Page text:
This paper presents the results of an experimental study conducted on a multi-tank thermal storage. The purpose of the study was to investigate the thermal behaviour of the stratified tank system when subjected to standard draw profiles. The experimental setup consisted of a charge loop to simulate a solar collector input, three commercially available 270. L domestic hot water tanks and three side-arm, natural convection heat exchangers. The system was charged using two 3. kW electric heaters which produced a variable input power to simulate the variation in output of a typical fixed orientation solar collector. Realistic hot water draws were conducted according to the specifications of the Canadian Standard Association, CSA-F379.1, for Solar Domestic Hot Water Systems. Experimental tests were conducted over 2. days for three different plumbing configurations, and compared with simulation results produced in the TRNSYS simulation environment. The plumbing configurations which were considered include: series charge and series discharge, parallel charge and parallel discharge, and series charge and parallel discharge. Comparisons between system configurations were based on stratification levels, hot water delivery temperatures, and solar fractions. Results of the study showed that charging and discharging the system in parallel produced the highest solar fraction when compared to the other multi-tank configurations, with solar fractions of 0.62 and 0.67 from experimental testing and TRNSYS simulation, respectively. When compared to a single tank configuration, the parallel charge and parallel discharge configuration achieved 97.7% of the delivered solar energy of a stratified single tank system with the same storage volume and heat exchanger performance.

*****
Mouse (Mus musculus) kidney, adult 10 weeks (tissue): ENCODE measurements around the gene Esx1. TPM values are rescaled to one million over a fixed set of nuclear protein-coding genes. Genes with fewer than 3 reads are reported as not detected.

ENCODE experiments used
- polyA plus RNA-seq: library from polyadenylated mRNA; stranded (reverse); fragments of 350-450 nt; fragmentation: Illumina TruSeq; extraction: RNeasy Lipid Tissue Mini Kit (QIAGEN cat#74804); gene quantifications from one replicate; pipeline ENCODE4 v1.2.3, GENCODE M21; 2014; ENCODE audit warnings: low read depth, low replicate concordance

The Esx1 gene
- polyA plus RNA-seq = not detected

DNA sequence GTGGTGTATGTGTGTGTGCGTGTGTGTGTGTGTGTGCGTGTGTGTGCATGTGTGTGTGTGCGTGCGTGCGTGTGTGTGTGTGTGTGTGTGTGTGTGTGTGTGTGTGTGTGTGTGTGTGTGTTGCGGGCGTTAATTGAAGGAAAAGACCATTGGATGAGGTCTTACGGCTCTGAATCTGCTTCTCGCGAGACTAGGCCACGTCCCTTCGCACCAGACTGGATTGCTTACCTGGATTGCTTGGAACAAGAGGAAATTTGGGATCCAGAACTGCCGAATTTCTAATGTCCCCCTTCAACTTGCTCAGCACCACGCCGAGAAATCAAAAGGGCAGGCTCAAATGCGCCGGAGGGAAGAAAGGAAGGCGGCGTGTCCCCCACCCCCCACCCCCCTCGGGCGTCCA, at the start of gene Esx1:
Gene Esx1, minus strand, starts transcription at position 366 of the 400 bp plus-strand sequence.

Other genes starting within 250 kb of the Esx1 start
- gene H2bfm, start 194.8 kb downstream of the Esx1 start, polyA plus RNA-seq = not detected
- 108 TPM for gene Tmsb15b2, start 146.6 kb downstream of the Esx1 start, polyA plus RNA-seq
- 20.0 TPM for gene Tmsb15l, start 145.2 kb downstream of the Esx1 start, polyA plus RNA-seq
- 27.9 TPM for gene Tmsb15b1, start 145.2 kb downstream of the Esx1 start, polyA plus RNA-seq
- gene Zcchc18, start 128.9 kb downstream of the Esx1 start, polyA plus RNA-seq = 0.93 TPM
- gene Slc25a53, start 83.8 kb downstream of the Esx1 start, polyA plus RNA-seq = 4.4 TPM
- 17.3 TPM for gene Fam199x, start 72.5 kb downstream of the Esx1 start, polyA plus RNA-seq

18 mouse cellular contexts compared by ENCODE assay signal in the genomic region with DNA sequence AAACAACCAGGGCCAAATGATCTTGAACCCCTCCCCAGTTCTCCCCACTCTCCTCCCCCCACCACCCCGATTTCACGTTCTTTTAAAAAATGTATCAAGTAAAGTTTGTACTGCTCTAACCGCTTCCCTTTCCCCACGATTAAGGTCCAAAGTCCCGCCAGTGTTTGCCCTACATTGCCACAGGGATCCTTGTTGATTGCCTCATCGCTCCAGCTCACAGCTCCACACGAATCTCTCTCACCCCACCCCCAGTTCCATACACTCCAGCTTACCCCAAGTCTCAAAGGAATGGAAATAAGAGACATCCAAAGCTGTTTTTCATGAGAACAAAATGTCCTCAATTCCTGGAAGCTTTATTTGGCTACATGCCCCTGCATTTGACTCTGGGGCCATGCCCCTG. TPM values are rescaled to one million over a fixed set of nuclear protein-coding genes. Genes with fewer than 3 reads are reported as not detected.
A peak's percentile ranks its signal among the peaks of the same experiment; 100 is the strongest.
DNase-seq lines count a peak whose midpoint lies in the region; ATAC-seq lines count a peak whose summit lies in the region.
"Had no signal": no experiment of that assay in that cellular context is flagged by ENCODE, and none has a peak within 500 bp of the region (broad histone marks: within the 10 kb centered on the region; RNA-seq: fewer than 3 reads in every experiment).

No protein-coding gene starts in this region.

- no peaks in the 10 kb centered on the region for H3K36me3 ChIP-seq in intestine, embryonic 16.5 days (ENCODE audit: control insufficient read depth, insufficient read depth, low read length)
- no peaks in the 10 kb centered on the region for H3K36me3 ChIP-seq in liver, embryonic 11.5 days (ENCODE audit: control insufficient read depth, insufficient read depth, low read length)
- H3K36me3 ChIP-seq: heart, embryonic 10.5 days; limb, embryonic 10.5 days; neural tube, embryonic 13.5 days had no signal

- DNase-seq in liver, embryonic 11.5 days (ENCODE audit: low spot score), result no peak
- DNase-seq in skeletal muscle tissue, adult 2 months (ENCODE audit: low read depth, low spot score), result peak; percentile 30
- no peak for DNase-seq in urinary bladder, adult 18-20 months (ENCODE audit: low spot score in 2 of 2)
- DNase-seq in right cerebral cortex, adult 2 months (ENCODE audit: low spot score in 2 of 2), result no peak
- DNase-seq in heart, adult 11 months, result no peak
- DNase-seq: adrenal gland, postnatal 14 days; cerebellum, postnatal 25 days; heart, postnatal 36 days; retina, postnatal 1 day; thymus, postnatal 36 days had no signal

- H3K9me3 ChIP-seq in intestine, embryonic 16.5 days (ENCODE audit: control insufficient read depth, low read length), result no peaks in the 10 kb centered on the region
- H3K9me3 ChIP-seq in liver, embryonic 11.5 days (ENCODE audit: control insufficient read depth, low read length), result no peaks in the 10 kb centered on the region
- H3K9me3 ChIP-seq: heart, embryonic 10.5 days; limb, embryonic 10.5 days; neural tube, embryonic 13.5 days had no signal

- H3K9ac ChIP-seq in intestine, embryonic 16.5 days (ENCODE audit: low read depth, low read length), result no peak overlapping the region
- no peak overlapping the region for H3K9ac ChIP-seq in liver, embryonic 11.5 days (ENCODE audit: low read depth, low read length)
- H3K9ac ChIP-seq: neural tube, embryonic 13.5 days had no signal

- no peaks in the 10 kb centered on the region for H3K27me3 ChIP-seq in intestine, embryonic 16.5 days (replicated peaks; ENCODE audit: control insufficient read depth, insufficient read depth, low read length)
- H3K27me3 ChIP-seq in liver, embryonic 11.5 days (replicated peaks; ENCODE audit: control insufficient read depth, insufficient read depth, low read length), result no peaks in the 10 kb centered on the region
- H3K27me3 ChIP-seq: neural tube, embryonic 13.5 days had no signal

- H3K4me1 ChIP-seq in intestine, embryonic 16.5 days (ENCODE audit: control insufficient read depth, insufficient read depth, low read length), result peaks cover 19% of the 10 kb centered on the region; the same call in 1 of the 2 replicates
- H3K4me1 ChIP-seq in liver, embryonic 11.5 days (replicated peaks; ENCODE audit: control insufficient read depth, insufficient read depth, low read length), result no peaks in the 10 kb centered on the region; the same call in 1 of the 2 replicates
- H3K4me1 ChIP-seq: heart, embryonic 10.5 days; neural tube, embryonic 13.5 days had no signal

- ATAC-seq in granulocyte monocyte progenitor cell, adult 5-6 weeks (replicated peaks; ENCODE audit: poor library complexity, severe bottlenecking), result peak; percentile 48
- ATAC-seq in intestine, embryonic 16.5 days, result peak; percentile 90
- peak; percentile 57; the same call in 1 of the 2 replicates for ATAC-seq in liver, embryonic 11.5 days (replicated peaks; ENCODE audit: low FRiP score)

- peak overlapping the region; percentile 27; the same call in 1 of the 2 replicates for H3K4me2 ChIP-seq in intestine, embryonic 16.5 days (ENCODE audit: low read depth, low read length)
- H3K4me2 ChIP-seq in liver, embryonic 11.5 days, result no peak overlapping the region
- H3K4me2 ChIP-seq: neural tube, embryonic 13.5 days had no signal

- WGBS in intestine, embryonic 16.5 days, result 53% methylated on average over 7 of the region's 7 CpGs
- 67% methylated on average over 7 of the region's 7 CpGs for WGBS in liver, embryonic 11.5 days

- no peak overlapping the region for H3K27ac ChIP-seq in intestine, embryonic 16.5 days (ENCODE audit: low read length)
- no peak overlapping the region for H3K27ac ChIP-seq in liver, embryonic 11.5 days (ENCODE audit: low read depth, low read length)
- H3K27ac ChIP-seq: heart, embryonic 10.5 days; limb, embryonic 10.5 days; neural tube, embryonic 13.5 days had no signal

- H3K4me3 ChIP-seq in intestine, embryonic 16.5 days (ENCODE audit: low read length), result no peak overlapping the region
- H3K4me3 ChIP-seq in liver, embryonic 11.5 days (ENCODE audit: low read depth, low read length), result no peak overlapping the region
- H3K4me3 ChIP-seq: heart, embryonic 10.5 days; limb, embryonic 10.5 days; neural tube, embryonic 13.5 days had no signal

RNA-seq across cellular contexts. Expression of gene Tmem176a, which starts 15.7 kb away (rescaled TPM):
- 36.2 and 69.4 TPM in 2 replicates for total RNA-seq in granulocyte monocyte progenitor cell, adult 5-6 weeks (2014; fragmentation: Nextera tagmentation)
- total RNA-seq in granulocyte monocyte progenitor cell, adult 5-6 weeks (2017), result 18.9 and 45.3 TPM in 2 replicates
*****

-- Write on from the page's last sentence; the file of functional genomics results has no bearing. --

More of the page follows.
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Solar Energy
Department of Mechanical and Aerospace Engineering

Dickinson, R.M. (Ryan M.), Cruickshank, C, & Harrison, S.J. (Stephen J.). (2014). Thermal behaviour of a modular storage system when subjected to variable charge and discharge sequences. Solar Energy, 104, 29–41. doi:10.1016/j.solener.2013.09.038